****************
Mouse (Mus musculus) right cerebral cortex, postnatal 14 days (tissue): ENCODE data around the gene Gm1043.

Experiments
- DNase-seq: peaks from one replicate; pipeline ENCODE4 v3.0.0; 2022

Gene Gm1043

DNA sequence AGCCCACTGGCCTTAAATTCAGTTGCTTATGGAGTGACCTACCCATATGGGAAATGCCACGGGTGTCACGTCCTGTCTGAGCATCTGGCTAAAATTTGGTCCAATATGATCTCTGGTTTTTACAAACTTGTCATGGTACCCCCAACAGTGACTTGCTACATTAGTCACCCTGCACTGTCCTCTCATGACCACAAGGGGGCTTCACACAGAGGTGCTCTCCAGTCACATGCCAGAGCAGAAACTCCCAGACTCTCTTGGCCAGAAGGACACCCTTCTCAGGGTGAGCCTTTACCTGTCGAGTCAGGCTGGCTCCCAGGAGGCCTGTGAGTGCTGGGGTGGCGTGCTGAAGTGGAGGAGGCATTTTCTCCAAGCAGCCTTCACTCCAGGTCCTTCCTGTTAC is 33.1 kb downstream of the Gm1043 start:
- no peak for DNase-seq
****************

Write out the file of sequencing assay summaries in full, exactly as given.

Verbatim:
Mouse (Mus musculus) right cerebral cortex, postnatal 14 days (tissue): ENCODE data around the gene Gm1043.

Experiments
- DNase-seq: peaks from one replicate; pipeline ENCODE4 v3.0.0; 2022

Gene Gm1043

DNA sequence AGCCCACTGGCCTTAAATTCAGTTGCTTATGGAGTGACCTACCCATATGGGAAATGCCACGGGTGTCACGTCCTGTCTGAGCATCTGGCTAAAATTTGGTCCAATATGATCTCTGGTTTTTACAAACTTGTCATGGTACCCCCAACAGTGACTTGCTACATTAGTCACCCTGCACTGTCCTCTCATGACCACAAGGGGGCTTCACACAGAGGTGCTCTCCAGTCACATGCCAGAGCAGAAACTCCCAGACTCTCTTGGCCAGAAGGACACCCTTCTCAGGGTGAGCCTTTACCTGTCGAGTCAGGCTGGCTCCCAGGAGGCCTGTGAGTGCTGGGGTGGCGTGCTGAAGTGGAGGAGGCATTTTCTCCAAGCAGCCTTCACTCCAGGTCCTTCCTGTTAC is 33.1 kb downstream of the Gm1043 start:
- no peak for DNase-seq